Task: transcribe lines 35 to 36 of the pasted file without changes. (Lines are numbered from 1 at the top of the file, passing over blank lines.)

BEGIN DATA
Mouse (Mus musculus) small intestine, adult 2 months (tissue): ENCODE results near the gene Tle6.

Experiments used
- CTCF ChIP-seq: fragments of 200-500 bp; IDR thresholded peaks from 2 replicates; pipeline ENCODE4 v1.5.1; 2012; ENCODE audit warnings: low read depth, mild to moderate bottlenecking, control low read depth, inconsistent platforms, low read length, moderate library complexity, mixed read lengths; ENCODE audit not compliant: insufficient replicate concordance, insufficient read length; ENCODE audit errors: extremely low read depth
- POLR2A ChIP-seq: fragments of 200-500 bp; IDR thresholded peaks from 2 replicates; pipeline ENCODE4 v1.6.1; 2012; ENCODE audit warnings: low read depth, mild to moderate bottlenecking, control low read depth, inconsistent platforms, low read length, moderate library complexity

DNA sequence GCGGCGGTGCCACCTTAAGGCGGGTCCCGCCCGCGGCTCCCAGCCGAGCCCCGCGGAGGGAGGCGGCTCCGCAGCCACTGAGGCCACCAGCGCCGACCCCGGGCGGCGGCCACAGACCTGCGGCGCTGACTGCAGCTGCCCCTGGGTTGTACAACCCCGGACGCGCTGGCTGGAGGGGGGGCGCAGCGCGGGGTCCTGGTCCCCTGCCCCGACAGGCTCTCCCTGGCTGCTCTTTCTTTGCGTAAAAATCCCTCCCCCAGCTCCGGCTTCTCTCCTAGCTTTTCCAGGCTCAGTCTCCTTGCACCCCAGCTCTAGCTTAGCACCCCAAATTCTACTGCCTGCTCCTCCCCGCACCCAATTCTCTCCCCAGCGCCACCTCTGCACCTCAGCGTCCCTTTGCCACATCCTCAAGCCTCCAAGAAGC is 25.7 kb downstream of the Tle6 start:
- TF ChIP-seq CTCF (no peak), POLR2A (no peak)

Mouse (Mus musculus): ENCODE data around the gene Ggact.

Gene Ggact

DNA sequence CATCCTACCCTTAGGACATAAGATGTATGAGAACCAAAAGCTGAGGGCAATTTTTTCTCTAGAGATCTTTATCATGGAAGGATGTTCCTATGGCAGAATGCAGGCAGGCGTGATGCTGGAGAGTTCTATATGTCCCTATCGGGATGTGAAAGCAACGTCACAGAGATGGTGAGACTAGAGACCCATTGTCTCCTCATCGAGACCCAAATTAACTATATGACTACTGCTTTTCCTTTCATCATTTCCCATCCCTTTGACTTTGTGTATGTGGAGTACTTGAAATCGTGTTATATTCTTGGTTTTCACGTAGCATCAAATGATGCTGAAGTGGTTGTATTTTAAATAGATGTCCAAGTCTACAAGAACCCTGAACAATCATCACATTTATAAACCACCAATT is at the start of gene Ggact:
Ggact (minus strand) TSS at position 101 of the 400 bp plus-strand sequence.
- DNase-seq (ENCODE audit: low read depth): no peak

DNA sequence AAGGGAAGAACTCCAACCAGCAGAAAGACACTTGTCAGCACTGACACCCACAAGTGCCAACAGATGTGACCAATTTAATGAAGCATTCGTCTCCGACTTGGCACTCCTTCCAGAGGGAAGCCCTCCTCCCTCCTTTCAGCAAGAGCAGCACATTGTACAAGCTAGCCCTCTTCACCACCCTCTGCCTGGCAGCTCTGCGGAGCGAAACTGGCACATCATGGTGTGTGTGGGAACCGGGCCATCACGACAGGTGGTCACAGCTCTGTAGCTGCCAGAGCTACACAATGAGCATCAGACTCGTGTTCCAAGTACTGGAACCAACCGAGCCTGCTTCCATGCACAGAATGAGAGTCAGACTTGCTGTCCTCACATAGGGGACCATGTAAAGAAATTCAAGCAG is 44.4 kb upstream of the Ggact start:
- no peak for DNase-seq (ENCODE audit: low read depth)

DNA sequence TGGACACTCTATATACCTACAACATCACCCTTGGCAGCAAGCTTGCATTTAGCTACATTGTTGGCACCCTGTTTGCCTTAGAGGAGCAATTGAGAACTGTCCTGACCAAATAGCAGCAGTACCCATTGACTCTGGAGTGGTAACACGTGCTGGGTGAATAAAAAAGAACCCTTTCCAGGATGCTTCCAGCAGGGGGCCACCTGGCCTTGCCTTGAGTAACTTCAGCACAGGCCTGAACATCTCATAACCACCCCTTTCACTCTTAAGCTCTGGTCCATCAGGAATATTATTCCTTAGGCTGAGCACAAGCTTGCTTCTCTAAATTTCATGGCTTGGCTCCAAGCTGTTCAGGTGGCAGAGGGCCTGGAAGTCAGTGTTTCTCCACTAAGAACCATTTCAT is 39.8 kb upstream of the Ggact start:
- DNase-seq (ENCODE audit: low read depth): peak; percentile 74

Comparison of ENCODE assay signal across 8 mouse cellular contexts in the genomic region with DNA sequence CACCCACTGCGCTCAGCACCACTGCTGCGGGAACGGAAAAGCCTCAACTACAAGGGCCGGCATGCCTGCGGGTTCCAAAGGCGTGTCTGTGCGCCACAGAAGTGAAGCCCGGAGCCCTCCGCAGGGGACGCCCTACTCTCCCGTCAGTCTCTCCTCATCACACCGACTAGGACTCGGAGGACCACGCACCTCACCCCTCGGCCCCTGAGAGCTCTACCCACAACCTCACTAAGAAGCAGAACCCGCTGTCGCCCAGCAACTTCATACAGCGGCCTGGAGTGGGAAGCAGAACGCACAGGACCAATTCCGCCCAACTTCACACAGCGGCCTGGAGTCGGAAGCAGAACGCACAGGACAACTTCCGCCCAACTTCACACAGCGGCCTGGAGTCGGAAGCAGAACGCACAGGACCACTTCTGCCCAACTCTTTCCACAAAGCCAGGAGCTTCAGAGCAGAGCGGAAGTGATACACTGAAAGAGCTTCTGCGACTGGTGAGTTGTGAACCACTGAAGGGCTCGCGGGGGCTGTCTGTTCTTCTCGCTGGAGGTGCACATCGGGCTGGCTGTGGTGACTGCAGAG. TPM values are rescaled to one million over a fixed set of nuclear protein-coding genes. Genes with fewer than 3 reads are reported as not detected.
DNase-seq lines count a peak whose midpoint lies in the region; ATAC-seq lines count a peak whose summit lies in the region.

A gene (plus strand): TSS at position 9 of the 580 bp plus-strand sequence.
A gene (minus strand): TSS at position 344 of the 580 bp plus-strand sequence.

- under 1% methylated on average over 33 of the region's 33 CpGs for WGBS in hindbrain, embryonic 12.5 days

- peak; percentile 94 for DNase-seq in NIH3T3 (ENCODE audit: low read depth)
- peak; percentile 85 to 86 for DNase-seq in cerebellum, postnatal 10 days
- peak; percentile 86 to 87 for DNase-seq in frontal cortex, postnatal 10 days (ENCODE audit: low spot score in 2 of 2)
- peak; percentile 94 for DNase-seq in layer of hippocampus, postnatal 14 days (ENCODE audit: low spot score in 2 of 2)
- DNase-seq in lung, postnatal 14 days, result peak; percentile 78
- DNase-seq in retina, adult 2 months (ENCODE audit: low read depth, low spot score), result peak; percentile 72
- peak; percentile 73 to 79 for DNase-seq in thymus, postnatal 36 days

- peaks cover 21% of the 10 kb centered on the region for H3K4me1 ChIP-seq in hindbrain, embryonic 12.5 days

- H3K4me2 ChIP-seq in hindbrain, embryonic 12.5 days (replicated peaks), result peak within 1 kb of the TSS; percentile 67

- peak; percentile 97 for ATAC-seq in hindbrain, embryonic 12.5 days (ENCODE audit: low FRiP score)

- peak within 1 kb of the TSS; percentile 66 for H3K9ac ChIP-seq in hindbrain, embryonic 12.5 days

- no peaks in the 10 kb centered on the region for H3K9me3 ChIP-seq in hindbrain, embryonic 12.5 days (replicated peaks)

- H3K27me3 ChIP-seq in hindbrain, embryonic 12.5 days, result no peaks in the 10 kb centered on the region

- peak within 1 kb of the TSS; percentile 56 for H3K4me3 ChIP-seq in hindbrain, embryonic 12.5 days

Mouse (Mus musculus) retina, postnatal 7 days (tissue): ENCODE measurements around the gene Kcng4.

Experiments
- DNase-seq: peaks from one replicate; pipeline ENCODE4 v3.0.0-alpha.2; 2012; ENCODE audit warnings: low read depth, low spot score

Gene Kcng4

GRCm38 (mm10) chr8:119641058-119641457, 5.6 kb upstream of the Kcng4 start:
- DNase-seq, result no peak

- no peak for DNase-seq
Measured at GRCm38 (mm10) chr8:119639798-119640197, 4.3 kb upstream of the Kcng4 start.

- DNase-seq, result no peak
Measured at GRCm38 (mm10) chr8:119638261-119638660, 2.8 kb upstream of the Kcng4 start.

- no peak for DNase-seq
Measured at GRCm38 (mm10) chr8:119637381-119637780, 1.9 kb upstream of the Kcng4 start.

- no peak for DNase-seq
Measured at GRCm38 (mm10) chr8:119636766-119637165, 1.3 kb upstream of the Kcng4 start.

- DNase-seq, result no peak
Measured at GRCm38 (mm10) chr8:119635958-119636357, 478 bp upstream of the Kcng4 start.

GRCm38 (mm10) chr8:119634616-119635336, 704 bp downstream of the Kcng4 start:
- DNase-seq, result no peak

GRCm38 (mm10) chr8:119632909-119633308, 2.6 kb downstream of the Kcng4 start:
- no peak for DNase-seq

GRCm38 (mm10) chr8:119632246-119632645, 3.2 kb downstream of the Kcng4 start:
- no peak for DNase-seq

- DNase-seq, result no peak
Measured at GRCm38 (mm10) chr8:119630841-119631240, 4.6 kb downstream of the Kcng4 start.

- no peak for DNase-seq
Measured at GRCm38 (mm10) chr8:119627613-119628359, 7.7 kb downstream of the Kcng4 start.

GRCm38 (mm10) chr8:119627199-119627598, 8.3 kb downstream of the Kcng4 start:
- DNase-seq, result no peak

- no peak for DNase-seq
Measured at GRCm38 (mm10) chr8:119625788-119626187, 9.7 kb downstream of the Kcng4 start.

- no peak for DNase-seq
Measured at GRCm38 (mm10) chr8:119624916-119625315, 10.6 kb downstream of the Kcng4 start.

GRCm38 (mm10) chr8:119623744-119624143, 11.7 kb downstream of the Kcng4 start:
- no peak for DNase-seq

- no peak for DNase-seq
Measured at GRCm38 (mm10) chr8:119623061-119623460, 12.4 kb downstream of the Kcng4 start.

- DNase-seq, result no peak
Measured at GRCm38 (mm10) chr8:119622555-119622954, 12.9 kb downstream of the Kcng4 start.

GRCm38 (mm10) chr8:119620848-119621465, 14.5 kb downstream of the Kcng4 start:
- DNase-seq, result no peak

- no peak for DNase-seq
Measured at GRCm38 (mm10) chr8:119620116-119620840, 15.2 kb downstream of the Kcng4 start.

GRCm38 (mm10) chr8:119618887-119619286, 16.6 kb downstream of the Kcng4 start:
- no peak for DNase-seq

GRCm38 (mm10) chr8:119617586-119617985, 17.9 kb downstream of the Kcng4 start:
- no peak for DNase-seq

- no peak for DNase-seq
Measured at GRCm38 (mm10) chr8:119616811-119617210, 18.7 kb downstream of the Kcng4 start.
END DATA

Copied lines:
Mouse (Mus musculus) retina, postnatal 7 days (tissue): ENCODE measurements around the gene Kcng4.

Experiments